Biking: The Ultimate Balancing Act

To bike, or not to bike? The question has dogged me with the opening of every new bike path.

On the one hand, it’s great exercise and full of social possibilities. And I did –decades ago – ride the rusty three-speed that’s in my garage.

On the other, I might do my klutzy self in.  Not only has the Tour de France had its crashes. My very coordinated friend Patsy swore off biking after a spill.

“It’s a long way to fall at this age,” I decided. And stuck to my guns. Until I started dating a man who rides a recumbent.

“What fun to ride together,” I thought. And he was encouraging.

“It’s a lot lower to the ground,” he said, “just a little tricky to balance at first.”

Lower to the ground was appealing – not far to fall.

The laidback seat position was appealing – ease and relaxation.

But “just a little tricky” turned out to be the understatement of the year.

My first attempt was in a school parking lot and reminded me of the summer I first learned to ride.

“You can do it!” my dad had yelled, running behind me each evening with his hand on the bike. I lost my fear around the time he’d lost 15 pounds.

This time, I careened here and there, throwing my foot to the ground with every wobble. “You can do it!” yelled the Significant Other, as I momentarily took off. With each abrupt halt, he suggested it might be the grade of the parking lot that was giving me trouble.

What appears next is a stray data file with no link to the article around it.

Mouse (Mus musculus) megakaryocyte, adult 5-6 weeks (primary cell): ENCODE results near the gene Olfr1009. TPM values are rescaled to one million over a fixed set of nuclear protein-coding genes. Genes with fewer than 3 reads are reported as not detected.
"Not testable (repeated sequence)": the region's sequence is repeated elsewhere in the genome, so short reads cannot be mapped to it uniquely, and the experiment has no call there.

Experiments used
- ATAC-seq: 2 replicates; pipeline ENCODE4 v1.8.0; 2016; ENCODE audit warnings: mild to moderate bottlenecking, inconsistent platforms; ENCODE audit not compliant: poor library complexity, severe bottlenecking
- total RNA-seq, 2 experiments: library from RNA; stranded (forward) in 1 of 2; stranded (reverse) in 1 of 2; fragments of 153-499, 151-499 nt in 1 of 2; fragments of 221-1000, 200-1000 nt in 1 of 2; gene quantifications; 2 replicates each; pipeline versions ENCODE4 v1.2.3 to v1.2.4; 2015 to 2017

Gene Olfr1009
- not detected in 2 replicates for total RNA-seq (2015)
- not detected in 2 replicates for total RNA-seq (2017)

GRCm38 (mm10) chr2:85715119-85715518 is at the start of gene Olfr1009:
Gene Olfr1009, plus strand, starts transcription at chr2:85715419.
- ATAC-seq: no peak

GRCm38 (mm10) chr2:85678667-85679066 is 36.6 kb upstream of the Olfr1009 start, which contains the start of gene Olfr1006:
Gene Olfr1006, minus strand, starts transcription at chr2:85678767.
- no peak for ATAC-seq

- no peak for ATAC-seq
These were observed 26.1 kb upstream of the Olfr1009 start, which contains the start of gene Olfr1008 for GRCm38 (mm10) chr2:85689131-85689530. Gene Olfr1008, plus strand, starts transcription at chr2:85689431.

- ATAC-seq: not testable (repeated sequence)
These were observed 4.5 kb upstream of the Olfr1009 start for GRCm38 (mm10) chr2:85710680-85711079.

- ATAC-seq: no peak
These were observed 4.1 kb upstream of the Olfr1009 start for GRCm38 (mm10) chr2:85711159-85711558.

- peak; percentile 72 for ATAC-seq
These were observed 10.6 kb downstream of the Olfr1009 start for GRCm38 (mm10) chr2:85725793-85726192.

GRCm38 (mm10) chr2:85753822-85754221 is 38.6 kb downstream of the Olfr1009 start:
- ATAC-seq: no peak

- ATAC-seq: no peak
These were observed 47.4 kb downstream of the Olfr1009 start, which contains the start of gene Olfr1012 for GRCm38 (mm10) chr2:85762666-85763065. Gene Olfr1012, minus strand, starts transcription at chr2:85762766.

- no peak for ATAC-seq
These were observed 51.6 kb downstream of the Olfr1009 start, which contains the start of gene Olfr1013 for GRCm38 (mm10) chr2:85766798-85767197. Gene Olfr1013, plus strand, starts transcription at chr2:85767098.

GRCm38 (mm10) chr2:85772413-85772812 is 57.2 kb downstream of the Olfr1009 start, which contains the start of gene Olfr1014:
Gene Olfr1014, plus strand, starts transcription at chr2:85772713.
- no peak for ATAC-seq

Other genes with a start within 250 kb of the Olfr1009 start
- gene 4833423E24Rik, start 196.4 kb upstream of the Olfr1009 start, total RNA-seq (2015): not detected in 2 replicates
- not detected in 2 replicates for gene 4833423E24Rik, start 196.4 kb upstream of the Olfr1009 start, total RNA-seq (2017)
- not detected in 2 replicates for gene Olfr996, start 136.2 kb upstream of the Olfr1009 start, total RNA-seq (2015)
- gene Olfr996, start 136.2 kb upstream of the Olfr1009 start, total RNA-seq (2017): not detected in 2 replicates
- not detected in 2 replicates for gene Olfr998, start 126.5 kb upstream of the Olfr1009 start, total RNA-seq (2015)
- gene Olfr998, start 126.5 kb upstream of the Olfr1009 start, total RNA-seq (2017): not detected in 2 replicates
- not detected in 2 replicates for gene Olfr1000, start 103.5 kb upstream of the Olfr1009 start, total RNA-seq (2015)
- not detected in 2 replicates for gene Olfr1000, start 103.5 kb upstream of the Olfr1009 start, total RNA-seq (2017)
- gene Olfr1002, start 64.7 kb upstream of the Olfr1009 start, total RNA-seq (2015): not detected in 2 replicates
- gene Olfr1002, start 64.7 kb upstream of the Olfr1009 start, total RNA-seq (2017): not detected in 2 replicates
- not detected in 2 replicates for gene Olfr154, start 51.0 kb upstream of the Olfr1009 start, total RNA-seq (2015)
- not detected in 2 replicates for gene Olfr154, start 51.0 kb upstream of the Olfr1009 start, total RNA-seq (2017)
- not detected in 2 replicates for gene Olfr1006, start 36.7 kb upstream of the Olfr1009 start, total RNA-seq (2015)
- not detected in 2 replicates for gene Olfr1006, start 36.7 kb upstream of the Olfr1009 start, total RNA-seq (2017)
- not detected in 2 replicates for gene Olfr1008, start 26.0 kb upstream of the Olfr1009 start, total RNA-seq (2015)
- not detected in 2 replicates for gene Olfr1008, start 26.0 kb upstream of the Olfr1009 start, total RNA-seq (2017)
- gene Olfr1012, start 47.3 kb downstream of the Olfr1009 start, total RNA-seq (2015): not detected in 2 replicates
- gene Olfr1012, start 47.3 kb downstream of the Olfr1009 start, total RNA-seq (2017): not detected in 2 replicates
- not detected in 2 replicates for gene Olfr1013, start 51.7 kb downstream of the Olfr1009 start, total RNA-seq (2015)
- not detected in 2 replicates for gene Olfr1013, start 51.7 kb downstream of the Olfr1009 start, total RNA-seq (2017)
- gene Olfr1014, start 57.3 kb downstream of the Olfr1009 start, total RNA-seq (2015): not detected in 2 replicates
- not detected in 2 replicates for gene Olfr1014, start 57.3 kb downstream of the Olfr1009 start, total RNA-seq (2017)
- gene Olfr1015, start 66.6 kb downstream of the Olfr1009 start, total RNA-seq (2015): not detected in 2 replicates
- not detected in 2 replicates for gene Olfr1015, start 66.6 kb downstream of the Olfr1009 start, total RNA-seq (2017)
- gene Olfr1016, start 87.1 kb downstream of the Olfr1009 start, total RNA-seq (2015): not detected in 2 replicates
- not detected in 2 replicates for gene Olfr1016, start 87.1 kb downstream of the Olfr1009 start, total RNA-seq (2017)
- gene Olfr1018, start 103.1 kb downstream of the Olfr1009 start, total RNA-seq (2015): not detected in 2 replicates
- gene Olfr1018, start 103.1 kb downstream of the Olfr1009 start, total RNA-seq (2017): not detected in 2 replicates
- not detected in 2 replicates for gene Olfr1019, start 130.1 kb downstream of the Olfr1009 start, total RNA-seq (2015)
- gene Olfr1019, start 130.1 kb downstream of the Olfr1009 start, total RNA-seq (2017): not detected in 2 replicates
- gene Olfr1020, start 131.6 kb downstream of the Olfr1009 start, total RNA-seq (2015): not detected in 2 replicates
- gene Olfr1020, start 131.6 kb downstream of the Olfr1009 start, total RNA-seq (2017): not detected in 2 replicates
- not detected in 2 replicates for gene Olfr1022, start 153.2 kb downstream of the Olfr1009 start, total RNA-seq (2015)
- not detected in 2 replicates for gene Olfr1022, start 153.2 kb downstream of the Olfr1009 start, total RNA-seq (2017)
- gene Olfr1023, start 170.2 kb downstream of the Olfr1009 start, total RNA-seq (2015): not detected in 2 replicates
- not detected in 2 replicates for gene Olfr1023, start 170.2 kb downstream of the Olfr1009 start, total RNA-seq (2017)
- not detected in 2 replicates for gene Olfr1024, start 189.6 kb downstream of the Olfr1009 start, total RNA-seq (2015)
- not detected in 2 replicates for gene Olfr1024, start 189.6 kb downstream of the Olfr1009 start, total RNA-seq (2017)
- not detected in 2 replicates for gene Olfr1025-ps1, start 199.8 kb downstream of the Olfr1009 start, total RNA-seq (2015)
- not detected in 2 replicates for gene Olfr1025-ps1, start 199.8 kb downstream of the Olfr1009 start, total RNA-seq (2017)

“Let’s try another one,” he said. And we did, but to no avail.

Undeterred, I took up a friend’s offer to work with her husband, “who can teach anyone to ride,” for a second stab at it along the gentle streets of their neighborhood.

He was extraordinarily kind and patient and after 90 minutes had me balancing myself enough to tackle a gentle downward slope.

“By Jove, I think you’ve got it!” he declared. And by Jove, I thought I had. Until we got to Part 2 of the lesson: using the pedals.

The last thing I remember about Part 2 is a very quick encounter with some newly laid mulch. Which taught me that although I had less far to fall from a recumbent, I could also hit the ground much faster.

“How lucky you are,” my recumbent-riding friends pointed out, as I was picking mulch from my front teeth (which happily I still had). “You found the one soft landing spot on the street.”

A reasonable person might speculate that by now at least the to-ride-or-not-to-ride dilemma had been resolved. But no. I took one more ride (in the spirit of get-back-on-the-horse) and accompanied an apparently still optimistic SO to the bike store.

There, he gently pointed out that another option is available: a three-wheeler that is nearly impossible (I’m counting on it) to tip.

I resisted only slightly, wondering if after 90 minutes my very patient teacher might be disappointed.

“Actually, he might think it’s a good idea,” he said.

Apparently so because when I announced the trike to his wife, she politely responded, “We were thinking a trike might be the best recumbent option for you” and supplied the name of a very youthful mutual friend who owned one.

My kids, well acquainted with my klutziness, have also endorsed the choice – one offering baseball cards to put in the wheels.  But my cousin in Virginia has been the most comforting.

“I injured myself just riding a recumbent stationary bike,” she said.

Apparently it runs in the family.

Copyright 2013 Pat Snyder

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